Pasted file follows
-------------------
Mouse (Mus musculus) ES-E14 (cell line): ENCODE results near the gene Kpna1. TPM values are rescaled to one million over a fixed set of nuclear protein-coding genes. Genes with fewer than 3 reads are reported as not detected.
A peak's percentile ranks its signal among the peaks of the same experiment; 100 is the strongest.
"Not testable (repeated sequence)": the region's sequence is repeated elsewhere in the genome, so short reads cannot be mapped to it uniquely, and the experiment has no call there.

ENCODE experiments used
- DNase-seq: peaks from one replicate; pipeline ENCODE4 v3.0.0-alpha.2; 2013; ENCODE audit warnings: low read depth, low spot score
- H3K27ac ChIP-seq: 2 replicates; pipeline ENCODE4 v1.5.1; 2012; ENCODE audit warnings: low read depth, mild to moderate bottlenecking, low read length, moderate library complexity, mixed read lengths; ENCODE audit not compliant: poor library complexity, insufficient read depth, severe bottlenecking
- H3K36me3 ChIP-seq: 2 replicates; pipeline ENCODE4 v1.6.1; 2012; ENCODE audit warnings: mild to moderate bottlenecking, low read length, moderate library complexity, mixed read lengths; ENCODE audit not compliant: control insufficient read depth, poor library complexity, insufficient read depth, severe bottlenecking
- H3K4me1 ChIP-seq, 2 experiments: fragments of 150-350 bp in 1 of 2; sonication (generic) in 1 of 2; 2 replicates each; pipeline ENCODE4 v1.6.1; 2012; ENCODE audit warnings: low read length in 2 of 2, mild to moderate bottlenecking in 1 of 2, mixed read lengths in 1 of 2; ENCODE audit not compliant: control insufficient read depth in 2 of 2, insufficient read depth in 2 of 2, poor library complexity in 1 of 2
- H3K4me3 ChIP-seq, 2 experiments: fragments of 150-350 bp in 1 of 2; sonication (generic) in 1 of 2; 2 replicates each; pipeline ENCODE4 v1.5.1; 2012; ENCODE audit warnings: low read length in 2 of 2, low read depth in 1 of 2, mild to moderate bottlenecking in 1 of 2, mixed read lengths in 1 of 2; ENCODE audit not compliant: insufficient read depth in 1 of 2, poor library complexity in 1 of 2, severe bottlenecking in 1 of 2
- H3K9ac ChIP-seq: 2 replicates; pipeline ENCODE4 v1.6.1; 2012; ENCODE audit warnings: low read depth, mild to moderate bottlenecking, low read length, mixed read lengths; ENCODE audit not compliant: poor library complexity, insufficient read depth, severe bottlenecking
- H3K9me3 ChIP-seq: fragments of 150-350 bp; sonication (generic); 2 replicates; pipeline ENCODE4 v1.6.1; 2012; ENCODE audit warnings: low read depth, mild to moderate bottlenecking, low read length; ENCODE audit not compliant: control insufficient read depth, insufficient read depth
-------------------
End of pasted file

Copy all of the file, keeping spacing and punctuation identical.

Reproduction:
Mouse (Mus musculus) ES-E14 (cell line): ENCODE results near the gene Kpna1. TPM values are rescaled to one million over a fixed set of nuclear protein-coding genes. Genes with fewer than 3 reads are reported as not detected.
A peak's percentile ranks its signal among the peaks of the same experiment; 100 is the strongest.
"Not testable (repeated sequence)": the region's sequence is repeated elsewhere in the genome, so short reads cannot be mapped to it uniquely, and the experiment has no call there.

ENCODE experiments used
- DNase-seq: peaks from one replicate; pipeline ENCODE4 v3.0.0-alpha.2; 2013; ENCODE audit warnings: low read depth, low spot score
- H3K27ac ChIP-seq: 2 replicates; pipeline ENCODE4 v1.5.1; 2012; ENCODE audit warnings: low read depth, mild to moderate bottlenecking, low read length, moderate library complexity, mixed read lengths; ENCODE audit not compliant: poor library complexity, insufficient read depth, severe bottlenecking
- H3K36me3 ChIP-seq: 2 replicates; pipeline ENCODE4 v1.6.1; 2012; ENCODE audit warnings: mild to moderate bottlenecking, low read length, moderate library complexity, mixed read lengths; ENCODE audit not compliant: control insufficient read depth, poor library complexity, insufficient read depth, severe bottlenecking
- H3K4me1 ChIP-seq, 2 experiments: fragments of 150-350 bp in 1 of 2; sonication (generic) in 1 of 2; 2 replicates each; pipeline ENCODE4 v1.6.1; 2012; ENCODE audit warnings: low read length in 2 of 2, mild to moderate bottlenecking in 1 of 2, mixed read lengths in 1 of 2; ENCODE audit not compliant: control insufficient read depth in 2 of 2, insufficient read depth in 2 of 2, poor library complexity in 1 of 2
- H3K4me3 ChIP-seq, 2 experiments: fragments of 150-350 bp in 1 of 2; sonication (generic) in 1 of 2; 2 replicates each; pipeline ENCODE4 v1.5.1; 2012; ENCODE audit warnings: low read length in 2 of 2, low read depth in 1 of 2, mild to moderate bottlenecking in 1 of 2, mixed read lengths in 1 of 2; ENCODE audit not compliant: insufficient read depth in 1 of 2, poor library complexity in 1 of 2, severe bottlenecking in 1 of 2
- H3K9ac ChIP-seq: 2 replicates; pipeline ENCODE4 v1.6.1; 2012; ENCODE audit warnings: low read depth, mild to moderate bottlenecking, low read length, mixed read lengths; ENCODE audit not compliant: poor library complexity, insufficient read depth, severe bottlenecking
- H3K9me3 ChIP-seq: fragments of 150-350 bp; sonication (generic); 2 replicates; pipeline ENCODE4 v1.6.1; 2012; ENCODE audit warnings: low read depth, mild to moderate bottlenecking, low read length; ENCODE audit not compliant: control insufficient read depth, insufficient read depth